Countless movies have been made about the modern dilemma of choosing between love & career, yet only few of them feel as bracing or as heartbreaking as Never Not Love You. It arrives at a time where Filipinos are more receptive to emotionally realistic romance movies, & Antoinette Jadaone – who’s one of the key people who this style more palatable to audiences – delivers her most mature movie yet, backed up by one of the most popular love teams in the Philippines & real-life couple James Reid & Nadine Lustre.

The duo play Joanne & Gio, a couple who jumps somewhat recklessly into a loving relationship. Joanne is an ambitious marketing assistant who left the province for Makati City, dreaming of ascending the corporate ladder & making her parents proud. She meets Gio, a freelance artist passionate with tattoos known for his playboy streak, when he sold her a pack of stickers. It’s very clear that Gio fell hard for Joanne the moment he saw her, & since he’s the kind of person who chooses to pursue what makes him happy, he starts courting her unofficially. She tries her best to resist his charms due to his reputation, but soon they become so close they start living together; it’s fine if an unwed couple cohabitate, because c’mon guys, it’s 2018.

Here is where JaDine – the nickname for the duo – continues to prove why they are a huge Filipino phenomenon. It’s easy to root for them, since they’re just charming & charismatic as a couple. But this is a more intimate romance compared to their previous work – as much as you can be intimate in a PG-rated – that’s complemented by their childlike intensity. You can see it in how Mycko David & Carlos Mauricio shoot the movie, mostly with close-ups & handheld shots while Gio & Joanne are often bathe in bright, neon colors. Or how the wide shots capture the endless possibilities in front of them. It produces some of the most gorgeous visuals they’ve ever done, turning Makati & Zambales into a rural & urban sandbox they can freely explore. The most outstanding aspect though, is Jadaone’s rich, economical writing, as she explores their dynamic & following it thoroughly as it flourishes, while setting up possible roadblocks in their future without dragging the whole movie into a slog.

And trouble does arrive for the couple. When Gio’s father stops financially supporting him, he starts lashing out at everyone, including Joanne. He can’t live on the few, sporadic jobs alone, he doesn’t want Joanne to support him, nor does he want to work in a corporate environment for fear of losing the freedom to do what he wants. When his friend reveals that he received a job offer from one of his clients to work for their company in London with a huge salary, Joanne asks him why he didn’t take it. Leaving her behind isn’t an option for him, since he wants to have a future with her together. He asks her to go to London with him, but she doesn’t want to since she’s already up for a promotion to assistant brand manager. It causes a big fight, but in the end they both decided that moving to London is the best option for them.

That’s just the beginning of the hardships their relationship will face, & Jadaone details every facet of their journey. Gio & Joanne are clearly in a loving, supportive relationship, but they’re often at each other’s throats due to their neuroses, insecurities, & social backgrounds. Jadaone is trying to reveal something truthful & grounded without wrapping it around a unique hook – which isn’t a bad thing, considering she made some of her best work under that mode – & she mostly succeeds, revealing how frustrating it is to bridge the gap between their love for each other & what they want to achieve in life, while commenting about class & even race; even if the latter isn’t as subtle as it should be. (You can argue that putting JaDine in a serious romantic drama that’s also shot in London is a hook in itself, but I digress.)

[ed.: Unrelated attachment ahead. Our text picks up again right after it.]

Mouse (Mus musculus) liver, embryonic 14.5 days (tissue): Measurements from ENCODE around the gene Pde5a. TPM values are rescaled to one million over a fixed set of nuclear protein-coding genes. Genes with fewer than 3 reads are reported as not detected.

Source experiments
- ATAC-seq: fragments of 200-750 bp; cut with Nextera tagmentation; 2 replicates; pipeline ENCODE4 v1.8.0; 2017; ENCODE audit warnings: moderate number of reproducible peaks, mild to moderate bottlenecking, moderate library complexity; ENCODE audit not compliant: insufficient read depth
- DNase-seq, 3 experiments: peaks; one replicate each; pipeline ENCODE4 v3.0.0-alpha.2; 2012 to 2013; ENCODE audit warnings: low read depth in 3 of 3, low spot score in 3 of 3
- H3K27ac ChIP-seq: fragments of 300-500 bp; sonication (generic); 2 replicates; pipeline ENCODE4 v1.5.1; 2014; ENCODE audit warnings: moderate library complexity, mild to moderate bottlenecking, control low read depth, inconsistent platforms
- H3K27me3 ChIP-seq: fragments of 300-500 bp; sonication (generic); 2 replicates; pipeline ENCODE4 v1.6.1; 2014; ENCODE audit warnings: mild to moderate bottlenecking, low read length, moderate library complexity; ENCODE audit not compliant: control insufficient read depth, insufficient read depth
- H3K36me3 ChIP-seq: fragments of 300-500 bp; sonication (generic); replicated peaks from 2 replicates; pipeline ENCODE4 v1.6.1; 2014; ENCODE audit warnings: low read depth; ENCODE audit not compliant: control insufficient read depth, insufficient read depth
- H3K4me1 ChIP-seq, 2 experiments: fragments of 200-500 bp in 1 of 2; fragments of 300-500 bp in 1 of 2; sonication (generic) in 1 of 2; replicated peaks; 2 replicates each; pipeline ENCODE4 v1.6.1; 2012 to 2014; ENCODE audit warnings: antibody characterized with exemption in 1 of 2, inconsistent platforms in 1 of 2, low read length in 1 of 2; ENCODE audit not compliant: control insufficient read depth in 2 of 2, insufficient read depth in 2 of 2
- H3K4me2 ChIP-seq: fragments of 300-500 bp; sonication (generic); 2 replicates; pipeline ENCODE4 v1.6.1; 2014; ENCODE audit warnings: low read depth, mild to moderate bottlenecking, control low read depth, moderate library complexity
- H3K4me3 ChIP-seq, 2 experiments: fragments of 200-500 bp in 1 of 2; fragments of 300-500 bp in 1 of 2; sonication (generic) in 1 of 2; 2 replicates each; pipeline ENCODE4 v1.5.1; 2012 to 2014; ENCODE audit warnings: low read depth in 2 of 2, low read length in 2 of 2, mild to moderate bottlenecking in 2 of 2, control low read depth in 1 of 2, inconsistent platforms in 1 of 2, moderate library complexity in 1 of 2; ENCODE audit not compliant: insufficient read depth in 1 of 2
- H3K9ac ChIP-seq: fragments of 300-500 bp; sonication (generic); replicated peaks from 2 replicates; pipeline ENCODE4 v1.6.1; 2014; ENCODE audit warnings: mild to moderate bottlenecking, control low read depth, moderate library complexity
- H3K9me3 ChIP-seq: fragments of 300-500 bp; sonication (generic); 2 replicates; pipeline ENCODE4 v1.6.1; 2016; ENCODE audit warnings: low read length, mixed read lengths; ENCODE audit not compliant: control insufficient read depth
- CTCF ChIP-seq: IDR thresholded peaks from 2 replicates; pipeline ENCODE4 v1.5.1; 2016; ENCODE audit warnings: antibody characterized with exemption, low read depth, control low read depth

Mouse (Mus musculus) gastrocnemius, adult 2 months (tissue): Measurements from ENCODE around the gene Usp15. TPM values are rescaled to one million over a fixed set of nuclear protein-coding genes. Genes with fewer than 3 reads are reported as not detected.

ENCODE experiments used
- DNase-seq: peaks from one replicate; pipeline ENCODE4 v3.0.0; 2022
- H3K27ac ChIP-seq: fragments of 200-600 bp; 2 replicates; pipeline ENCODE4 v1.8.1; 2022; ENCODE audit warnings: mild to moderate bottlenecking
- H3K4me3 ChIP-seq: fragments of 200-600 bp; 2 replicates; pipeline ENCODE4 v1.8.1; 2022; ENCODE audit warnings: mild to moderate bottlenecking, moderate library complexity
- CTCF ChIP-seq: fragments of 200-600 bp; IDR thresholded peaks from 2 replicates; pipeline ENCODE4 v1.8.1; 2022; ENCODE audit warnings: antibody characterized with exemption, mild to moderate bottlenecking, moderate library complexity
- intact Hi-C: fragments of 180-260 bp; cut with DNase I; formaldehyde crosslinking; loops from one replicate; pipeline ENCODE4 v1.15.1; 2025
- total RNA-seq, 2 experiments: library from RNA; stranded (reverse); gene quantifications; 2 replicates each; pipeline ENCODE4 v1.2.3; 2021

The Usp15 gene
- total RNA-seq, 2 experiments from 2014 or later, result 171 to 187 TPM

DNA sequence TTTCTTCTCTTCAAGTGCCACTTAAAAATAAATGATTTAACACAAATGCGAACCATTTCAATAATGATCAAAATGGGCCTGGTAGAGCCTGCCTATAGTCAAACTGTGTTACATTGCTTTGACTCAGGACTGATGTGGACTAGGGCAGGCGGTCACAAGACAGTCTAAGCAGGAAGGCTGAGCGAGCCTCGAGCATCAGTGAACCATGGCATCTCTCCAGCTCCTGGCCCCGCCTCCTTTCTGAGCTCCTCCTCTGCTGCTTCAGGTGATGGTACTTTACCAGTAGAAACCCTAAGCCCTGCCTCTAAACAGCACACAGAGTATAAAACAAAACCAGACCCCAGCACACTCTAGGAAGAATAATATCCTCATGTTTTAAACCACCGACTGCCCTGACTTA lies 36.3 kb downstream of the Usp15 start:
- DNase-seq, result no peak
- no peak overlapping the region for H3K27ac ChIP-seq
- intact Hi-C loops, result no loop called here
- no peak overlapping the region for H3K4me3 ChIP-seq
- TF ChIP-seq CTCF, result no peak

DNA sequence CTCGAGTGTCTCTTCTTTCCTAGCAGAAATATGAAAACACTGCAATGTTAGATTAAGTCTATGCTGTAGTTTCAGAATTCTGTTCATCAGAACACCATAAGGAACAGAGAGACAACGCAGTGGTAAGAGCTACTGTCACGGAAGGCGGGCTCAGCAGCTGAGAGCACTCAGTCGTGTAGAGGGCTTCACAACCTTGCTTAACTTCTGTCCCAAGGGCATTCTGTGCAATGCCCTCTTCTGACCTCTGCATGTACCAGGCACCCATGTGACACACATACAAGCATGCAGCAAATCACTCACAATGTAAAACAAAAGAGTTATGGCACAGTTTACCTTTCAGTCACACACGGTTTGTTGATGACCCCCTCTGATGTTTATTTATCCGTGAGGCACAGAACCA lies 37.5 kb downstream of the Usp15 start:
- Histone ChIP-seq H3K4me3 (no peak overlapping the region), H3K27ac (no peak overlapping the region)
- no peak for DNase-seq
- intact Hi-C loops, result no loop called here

It’s during this half of the movie where James Reid & Nadine Lustre clearly step up. James Reid is the obvious standout as the impulsive & temperamental Gio, whose intensity & devil-may-care attitude brings out the best & worst in him. Jadaone is careful not to write him as an awful jerk, but he could still be detestable in the wrong hands. Thankfully, James Reid uses the charismatic bad boy image he’s cultivated over the years to show the flawed, well-intentioned side underneath his cocky demeanor, & watching him grow emotionally over the course of the movie is engrossing to watch. That doesn’t mean Nadine Lustre is slacking off on the sidelines. Joanne is pragmatic & ambitious, & you can see Lustre carefully navigating their tricky relationship, as she moves from supporting Gio’s dreams & begrudging how further she is from achieving hers, with her resentment slowly simmer, until it completely boils over. She also has her own journey to take in the movie, & she reveals the subtle changes she made without her calling attention to it. Even the visuals become more sober & less frentic without losing its beauty, as the same visual language used earlier in the movie turned their world smaller, even as they travel & achieve more success.

It’s a complicated position to be put in, yet Never Not Love You never takes the easy way out. While the events leading up to its conclusion could’ve been tighter, it takes a more realistic stance. Being in a committed relationship is a constant act of negotiation, & as long as the love that brought them together doesn’t curdle into bitterness, they’ll survive any obstacle in their way.